Amputee Norman Croucher from Devon takes up paragliding

Norman Croucher
Image caption Norman Croucher takes his first tandem flight with instructor Jocky Sanderson

A 71-year-old man from Devon who lost both legs in an accident as a teenager has taken up paragliding.

Norman Croucher, from Topsham, had both legs amputated at the age of 19 after he was hit by a train.

He took up mountain climbing and has conquered peaks all over the world.

Now he has taken up paragliding because "life is like a muscle, if you don't stretch it, it wastes and I just don't plan to live life like that."

Mr Croucher remembers vividly what happened when, after a night out in Salisbury, Wiltshire, he slipped down a train embankment and lost both his legs.

But he remembers no pain because he had "drunk too much anyway".

Mr Croucher, who had excelled at sport at Redruth Grammar School, vowed to further his love of mountaineering, while training to be a teacher.

"The fact that I walk on two artificial legs makes life more challenging and more interesting in some ways," he said.

"When I lost my legs in a railway accident, I contacted a rock climbing instructor very soon afterwards and said: 'Do you think I could still climb?"'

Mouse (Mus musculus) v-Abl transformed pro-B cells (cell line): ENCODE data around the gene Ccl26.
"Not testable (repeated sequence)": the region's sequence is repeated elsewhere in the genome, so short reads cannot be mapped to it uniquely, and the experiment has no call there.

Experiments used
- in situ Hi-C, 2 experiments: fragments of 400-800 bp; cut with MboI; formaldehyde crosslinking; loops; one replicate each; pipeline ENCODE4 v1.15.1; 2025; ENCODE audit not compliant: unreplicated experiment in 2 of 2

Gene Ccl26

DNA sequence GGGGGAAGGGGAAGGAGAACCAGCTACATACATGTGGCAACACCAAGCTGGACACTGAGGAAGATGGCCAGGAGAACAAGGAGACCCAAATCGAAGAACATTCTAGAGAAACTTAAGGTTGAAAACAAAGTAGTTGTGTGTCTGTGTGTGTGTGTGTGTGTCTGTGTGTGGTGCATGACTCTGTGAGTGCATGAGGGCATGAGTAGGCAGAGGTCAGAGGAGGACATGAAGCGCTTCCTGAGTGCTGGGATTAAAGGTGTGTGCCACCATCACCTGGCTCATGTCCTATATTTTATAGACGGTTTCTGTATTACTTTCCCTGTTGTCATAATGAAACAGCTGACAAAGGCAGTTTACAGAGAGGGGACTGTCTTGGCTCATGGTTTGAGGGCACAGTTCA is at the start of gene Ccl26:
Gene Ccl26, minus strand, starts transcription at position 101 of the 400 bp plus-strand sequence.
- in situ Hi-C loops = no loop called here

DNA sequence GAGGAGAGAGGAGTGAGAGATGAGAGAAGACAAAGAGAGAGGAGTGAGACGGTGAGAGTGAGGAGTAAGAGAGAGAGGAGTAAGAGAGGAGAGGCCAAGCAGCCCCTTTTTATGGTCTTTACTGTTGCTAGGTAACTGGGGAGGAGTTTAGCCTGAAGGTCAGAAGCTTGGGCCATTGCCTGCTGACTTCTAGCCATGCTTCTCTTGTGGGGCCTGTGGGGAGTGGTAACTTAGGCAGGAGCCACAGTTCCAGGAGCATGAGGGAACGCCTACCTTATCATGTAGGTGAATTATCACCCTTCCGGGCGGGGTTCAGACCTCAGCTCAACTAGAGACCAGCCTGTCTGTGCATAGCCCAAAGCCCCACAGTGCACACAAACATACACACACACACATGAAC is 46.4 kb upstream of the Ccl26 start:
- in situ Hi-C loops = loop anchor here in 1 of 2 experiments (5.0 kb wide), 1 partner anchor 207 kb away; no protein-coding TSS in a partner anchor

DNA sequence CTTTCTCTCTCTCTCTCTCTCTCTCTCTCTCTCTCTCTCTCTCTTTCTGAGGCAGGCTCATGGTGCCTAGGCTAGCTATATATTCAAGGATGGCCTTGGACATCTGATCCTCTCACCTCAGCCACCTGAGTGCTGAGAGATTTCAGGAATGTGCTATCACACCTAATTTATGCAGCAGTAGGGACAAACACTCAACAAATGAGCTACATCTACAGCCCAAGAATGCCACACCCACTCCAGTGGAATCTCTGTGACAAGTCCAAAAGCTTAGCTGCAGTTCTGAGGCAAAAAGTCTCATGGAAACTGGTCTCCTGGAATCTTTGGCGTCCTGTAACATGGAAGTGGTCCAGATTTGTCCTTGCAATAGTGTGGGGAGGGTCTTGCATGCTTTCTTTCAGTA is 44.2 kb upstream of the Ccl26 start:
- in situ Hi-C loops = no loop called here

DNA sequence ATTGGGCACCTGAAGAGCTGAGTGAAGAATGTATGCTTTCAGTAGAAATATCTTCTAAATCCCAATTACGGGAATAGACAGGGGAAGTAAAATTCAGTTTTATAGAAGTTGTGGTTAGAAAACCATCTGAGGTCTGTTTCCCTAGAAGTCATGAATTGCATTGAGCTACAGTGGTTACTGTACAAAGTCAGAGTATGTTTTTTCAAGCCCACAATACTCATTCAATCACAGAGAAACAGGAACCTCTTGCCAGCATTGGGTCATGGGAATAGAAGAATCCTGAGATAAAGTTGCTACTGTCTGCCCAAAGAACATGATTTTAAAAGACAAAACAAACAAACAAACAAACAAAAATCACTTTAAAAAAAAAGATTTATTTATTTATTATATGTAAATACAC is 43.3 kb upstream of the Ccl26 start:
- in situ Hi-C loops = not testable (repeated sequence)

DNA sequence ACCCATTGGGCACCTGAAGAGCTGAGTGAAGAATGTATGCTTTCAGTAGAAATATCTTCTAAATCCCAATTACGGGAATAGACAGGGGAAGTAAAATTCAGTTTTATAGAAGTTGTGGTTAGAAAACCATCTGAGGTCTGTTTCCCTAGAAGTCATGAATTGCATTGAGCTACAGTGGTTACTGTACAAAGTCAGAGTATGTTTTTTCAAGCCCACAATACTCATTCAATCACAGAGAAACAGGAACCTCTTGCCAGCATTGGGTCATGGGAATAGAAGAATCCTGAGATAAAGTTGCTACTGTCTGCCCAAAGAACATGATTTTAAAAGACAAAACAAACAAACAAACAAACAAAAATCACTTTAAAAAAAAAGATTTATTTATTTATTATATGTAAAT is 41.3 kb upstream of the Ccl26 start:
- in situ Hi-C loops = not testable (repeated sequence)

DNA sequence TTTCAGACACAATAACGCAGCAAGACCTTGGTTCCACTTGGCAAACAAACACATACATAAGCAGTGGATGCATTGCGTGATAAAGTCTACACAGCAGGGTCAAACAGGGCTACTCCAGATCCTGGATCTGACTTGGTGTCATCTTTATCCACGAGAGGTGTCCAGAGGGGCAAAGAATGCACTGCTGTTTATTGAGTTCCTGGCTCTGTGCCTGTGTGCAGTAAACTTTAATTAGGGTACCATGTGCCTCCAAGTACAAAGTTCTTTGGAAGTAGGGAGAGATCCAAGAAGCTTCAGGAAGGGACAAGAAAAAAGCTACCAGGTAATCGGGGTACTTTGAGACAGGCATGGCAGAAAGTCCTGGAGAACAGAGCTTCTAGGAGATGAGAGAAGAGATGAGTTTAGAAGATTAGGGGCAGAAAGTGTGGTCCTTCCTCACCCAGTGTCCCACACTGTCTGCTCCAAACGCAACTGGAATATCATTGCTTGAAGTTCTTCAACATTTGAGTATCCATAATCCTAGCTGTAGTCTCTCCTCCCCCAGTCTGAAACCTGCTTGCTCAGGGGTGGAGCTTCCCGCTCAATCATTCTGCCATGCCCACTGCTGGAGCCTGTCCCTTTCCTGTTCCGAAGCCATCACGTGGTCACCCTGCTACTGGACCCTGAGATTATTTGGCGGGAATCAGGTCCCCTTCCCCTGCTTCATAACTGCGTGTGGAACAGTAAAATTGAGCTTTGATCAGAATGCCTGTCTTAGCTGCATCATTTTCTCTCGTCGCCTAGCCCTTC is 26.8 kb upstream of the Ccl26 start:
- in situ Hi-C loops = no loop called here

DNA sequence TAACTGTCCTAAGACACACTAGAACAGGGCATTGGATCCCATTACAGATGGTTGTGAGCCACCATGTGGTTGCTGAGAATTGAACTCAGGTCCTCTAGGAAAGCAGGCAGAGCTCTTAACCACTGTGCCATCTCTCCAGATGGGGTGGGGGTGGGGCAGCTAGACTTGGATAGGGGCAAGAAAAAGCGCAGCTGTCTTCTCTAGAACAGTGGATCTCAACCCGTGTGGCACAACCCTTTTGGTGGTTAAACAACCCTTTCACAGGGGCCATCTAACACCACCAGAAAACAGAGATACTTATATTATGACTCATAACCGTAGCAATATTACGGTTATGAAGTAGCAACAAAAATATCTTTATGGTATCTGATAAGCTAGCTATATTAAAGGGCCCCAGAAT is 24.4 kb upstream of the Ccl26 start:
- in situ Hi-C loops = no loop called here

He said: "Well I've always found legs handy when I've been climbing, but let's see what you can do."

Climbing was a passion that has stayed with Mr Croucher all his life and he has climbed many of world's biggest mountains, including Cho Oyo in Tibet at over 8,000m.

Image caption Norman Croucher has scaled many of the world's biggest peaks

He said: "Age naturally slows you a bit, and I don't have the same arm strength as I had so mountaineering is becoming more difficult.

"But that doesn't mean that I am not looking for other adventures and in particular in the mountains.

"It struck me that stepping off the mountain with a paraglider after climbing would be the easy way down."

To achieve his goal Mr Croucher travelled to Cumbria where he met old friend John Crosbie, an expert in adventure sport for the disabled.

Mr Crosbie has developed a special buggy that enables disabled people like Mr Croucher to learn to fly.

Instructor Jocky Sanderson took him on his maiden tandem flight.

Mr Croucher said: "Up a mountain I am in charge of what I do. But sitting there on the hillside, strapped into a buggy, I felt in a sense helpless.

"But it was just an instant thrill, one of the most thrilling things I have ever done."

Buoyed by his taster flight in Cumbria, Mr Croucher now wants to try to launch the paraglider on his own, but the lack of speed on his legs has thwarted his attempts for now.

"It will be a problem, I can't run well enough with my legs to take off," he said.

"But I don't feel any sense of failure in realising my limitations. And in all the adventure sports I have promoted for disabled people its always about finding out what you can do and what you can't do."

The full story can be seen on Inside Out on BBC1 on 28 November at 19:30 GMT.

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